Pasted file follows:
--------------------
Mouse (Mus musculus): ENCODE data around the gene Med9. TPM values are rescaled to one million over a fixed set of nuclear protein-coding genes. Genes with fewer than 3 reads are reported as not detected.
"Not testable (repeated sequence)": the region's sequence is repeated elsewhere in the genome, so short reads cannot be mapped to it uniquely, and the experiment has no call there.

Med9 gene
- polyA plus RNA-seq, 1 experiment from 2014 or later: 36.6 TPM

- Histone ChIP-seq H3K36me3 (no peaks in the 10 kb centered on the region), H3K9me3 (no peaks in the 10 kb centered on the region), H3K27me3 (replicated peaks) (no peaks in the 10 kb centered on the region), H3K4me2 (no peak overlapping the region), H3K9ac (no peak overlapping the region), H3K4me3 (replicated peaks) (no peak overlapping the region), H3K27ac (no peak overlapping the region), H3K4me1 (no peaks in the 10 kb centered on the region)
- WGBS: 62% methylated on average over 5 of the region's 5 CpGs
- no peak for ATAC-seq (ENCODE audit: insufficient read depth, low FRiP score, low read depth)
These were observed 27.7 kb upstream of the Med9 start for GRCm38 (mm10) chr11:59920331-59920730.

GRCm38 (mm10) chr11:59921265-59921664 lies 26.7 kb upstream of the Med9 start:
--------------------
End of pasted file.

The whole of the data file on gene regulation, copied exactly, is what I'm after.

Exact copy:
Mouse (Mus musculus): ENCODE data around the gene Med9. TPM values are rescaled to one million over a fixed set of nuclear protein-coding genes. Genes with fewer than 3 reads are reported as not detected.
"Not testable (repeated sequence)": the region's sequence is repeated elsewhere in the genome, so short reads cannot be mapped to it uniquely, and the experiment has no call there.

Med9 gene
- polyA plus RNA-seq, 1 experiment from 2014 or later: 36.6 TPM

- Histone ChIP-seq H3K36me3 (no peaks in the 10 kb centered on the region), H3K9me3 (no peaks in the 10 kb centered on the region), H3K27me3 (replicated peaks) (no peaks in the 10 kb centered on the region), H3K4me2 (no peak overlapping the region), H3K9ac (no peak overlapping the region), H3K4me3 (replicated peaks) (no peak overlapping the region), H3K27ac (no peak overlapping the region), H3K4me1 (no peaks in the 10 kb centered on the region)
- WGBS: 62% methylated on average over 5 of the region's 5 CpGs
- no peak for ATAC-seq (ENCODE audit: insufficient read depth, low FRiP score, low read depth)
These were observed 27.7 kb upstream of the Med9 start for GRCm38 (mm10) chr11:59920331-59920730.

GRCm38 (mm10) chr11:59921265-59921664 lies 26.7 kb upstream of the Med9 start: